Monday, December 2, 2013

Megan McArdle Questions the True Motivations of the Contraception Mandate

Good article at the the Atlantic. After going through if a HSS Contraception is really that necessary in the big scheme of things of health care she say :


...... The administration didn’t force employers with a religious objection to offer contraception because it made financial or medical sense; they did it because it had great symbolic value to Barack Obama’s political base. And much of that symbolic value seems to actually come from the willingness to coerce people who object to buy the stuff. You can imagine that in an intra-left debate over what mandatory services should be covered, some of the people now professing outrage at Hobby Lobby Stores Inc. (one of the parties involved) would see the logic of ditching birth control if it lowered premiums by $15 a month and thereby increased access. But, in fact, if you want to make the Patient Protection and Affordable Care Act viable for the long term, you’re going to need the support of folks like Hobby Lobby as much as you need low premiums.

 There are many religious people in America, and if you want to keep stirring up active opposition to the law, one good way is to suggest that this law forces them to pay for something they are convinced is morally wrong. (Hobby Lobby’s objection is not to contraception in general, but specifically to products that could prevent a fertilized egg from implanting.) 

If you want to still be fighting Obamacare in the trenches 40 years from now, the best way I can think of is appending it to the argument over abortion. I understand that you may think Hobby Lobby’s position is ridiculous, or that contraception is a fundamental human right, but here’s the problem: Hobby Lobby’s owners, and millions of other Americans, hold the opposite opinion at least as strongly. In a pluralistic society, they have the right to fight you on it every step of the way. 

To state the obvious, Obamacare is probably not going to survive many more such battles. If the administration loses in the Supreme Court, that will be good news for religious liberty, but also good news for Obamacare. Right now, the administration needs to pick its battles carefully. This should not be a hill they’re willing to let the law die on.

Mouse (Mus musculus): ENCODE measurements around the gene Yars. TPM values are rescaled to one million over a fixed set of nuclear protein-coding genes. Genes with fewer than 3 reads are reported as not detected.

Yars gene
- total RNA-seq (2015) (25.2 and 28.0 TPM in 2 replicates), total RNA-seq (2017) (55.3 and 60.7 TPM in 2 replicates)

I think she is largely right and she is far from alone in the view about  motivations. It does seem people enjoy their moral superiority when they start out their sentences " I can believe in the 21  St Century we are arguing over birth control " .

It needs to be recalled that this threat was barely on anyone's radar at the time they were just tryuing to get the votes to pass the Affordable Care Act. Everyone was focused on abortion , and the President had seem to promises to such people as Cardinal Dolan there was nothing to worry about on this front.

I think Megan McArdle is right on the other point. What kind of game plan is this if you support the Affordable Care Act ? Further if think a more active Federal Government is a good thing then why are you supporting a major war against common sense religious accommodations that basically is not a huge to burden to the law at all ?

3 comments:

James B said...

I see two possibilities:

1. The Administration wants to "put religion in its place" and is looking to set precedent. Their base of urban thirtysomethings and twentysomethings is particularly hostile to religion having come of age during the height of abuses of the religious right. They fully support "big government" reigning in "big religion".

2. The Administration is so blinded by ideology, they can't imagine anyone having a different opinion from them or why this would possibly be controversial.

Hanlon's razor favors the latter, but I believe some of the first is involved too.

Rick67 said...

I think McArdle's piece shows great insight, and I had the same thought a while back. (Must have deleted the post when purging/moving my blog.) This isn't about birth control. This is about neutralizing the enemy or (to put it more gently) cowing into submission any potential sources of resistance to statist ideology. I think James B's option 1 and 2 both apply.

James H said...

Thanks the comments. I do think there is something really going on here behind the scenes in pleasing certaian bases that has never been explored